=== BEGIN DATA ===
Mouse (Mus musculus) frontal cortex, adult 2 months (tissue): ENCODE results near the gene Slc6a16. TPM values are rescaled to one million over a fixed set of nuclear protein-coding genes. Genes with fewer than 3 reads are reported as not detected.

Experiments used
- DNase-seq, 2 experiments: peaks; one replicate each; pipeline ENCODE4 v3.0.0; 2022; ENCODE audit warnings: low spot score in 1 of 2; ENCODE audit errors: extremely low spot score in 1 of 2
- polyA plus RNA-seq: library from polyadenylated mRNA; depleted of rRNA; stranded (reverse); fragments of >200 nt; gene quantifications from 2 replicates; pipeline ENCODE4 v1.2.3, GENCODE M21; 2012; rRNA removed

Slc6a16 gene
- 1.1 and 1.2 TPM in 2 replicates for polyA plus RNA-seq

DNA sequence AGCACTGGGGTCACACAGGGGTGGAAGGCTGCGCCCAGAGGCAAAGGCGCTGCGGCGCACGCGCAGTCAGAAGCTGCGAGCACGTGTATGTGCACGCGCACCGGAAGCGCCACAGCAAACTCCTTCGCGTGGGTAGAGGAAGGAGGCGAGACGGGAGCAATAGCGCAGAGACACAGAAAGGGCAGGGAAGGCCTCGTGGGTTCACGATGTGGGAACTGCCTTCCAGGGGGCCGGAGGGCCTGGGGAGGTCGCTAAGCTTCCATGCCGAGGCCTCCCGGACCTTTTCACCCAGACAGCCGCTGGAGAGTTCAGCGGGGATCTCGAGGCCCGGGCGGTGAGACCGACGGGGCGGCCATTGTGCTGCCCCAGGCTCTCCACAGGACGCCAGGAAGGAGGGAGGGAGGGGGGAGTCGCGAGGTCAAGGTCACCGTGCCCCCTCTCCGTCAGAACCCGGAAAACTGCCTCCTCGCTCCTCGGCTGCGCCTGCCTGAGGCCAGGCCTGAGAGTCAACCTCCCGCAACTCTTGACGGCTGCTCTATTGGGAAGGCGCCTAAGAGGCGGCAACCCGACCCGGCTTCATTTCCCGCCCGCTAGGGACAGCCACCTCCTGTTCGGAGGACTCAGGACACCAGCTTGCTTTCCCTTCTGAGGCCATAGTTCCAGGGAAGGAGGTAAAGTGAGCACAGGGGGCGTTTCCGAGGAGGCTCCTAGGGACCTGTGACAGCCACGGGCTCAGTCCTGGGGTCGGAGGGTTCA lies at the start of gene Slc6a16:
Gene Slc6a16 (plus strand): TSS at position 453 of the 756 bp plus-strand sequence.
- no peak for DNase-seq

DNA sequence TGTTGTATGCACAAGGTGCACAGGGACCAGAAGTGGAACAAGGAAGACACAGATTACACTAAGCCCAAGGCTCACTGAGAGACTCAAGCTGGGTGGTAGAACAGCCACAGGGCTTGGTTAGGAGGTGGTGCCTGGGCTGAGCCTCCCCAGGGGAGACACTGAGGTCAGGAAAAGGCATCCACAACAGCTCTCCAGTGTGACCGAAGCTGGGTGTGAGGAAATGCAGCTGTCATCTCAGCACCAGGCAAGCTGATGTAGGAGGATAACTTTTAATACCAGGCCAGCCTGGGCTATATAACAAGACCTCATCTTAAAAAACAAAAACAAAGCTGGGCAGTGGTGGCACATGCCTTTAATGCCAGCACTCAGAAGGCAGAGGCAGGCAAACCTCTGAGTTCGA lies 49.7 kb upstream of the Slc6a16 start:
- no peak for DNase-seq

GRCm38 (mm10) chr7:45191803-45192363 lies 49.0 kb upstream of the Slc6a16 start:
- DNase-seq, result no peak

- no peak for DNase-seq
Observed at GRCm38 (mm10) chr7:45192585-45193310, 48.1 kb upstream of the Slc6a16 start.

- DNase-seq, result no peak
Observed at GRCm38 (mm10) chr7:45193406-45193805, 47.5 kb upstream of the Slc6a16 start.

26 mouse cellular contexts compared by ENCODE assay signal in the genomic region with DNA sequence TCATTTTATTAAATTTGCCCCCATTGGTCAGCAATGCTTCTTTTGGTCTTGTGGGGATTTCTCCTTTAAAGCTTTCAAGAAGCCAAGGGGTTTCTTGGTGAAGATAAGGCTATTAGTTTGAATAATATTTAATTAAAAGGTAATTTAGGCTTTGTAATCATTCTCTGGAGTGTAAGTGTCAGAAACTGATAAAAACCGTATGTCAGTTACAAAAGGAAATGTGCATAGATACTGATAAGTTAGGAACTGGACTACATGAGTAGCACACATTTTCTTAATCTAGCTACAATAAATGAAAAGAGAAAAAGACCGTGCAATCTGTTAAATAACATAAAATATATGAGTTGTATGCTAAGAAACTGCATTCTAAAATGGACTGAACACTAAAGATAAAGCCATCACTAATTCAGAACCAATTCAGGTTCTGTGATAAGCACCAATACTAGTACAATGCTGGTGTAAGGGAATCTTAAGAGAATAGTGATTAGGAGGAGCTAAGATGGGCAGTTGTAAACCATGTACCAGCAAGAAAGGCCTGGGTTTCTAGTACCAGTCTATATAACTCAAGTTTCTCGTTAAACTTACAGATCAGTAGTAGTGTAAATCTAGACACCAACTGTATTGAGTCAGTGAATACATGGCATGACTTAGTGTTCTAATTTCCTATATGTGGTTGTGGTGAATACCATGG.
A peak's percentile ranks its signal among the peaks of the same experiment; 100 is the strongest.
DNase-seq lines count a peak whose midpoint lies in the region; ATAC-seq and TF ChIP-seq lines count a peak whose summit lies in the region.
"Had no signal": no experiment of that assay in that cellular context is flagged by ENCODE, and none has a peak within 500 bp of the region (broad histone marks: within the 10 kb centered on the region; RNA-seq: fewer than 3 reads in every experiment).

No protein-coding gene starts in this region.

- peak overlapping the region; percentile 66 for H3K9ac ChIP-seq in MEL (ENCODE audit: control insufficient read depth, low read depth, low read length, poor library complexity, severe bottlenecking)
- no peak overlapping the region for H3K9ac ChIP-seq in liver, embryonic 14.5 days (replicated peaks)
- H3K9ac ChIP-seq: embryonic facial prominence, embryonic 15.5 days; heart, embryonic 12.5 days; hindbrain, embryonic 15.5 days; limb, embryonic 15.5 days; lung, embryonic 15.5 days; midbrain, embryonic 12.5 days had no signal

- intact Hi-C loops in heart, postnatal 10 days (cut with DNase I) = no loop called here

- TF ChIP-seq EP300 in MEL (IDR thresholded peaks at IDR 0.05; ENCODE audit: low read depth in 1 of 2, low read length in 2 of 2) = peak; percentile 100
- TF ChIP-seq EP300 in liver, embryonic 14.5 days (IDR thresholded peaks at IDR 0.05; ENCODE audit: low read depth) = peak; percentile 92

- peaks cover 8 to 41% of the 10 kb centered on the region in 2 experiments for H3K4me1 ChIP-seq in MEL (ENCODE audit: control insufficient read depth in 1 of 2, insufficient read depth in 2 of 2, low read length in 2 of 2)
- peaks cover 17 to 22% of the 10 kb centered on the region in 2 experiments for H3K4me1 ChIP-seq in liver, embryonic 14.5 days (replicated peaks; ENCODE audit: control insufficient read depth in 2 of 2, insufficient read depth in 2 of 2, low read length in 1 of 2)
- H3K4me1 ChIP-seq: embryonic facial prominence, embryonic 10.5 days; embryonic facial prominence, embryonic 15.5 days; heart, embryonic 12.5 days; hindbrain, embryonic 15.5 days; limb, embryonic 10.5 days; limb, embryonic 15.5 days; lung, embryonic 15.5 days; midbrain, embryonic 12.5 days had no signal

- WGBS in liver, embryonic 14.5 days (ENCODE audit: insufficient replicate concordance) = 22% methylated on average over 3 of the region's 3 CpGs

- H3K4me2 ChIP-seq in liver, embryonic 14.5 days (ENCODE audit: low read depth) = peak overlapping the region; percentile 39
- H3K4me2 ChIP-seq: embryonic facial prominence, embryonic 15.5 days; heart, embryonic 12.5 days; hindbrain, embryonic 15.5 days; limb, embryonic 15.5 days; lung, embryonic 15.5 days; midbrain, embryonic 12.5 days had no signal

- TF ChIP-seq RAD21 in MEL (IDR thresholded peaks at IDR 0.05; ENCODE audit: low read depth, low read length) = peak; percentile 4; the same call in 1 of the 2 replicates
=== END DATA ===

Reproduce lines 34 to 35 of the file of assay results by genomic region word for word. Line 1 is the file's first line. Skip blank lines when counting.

- H3K4me2 ChIP-seq: embryonic facial prominence, embryonic 15.5 days; heart, embryonic 12.5 days; hindbrain, embryonic 15.5 days; limb, embryonic 15.5 days; lung, embryonic 15.5 days; midbrain, embryonic 12.5 days had no signal

- TF ChIP-seq RAD21 in MEL (IDR thresholded peaks at IDR 0.05; ENCODE audit: low read depth, low read length) = peak; percentile 4; the same call in 1 of the 2 replicates